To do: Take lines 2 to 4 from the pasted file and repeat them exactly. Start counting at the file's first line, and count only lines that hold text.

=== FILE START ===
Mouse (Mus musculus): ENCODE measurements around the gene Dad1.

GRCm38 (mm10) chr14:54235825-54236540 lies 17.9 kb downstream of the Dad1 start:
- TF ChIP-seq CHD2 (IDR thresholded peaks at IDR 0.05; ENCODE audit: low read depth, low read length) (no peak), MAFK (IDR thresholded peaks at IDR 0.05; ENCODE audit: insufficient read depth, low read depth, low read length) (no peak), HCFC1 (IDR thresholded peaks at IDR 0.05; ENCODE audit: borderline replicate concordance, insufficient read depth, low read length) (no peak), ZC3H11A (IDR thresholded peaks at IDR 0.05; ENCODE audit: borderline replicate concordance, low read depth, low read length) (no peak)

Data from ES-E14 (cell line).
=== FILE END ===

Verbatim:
GRCm38 (mm10) chr14:54235825-54236540 lies 17.9 kb downstream of the Dad1 start:
- TF ChIP-seq CHD2 (IDR thresholded peaks at IDR 0.05; ENCODE audit: low read depth, low read length) (no peak), MAFK (IDR thresholded peaks at IDR 0.05; ENCODE audit: insufficient read depth, low read depth, low read length) (no peak), HCFC1 (IDR thresholded peaks at IDR 0.05; ENCODE audit: borderline replicate concordance, insufficient read depth, low read length) (no peak), ZC3H11A (IDR thresholded peaks at IDR 0.05; ENCODE audit: borderline replicate concordance, low read depth, low read length) (no peak)

Data from ES-E14 (cell line).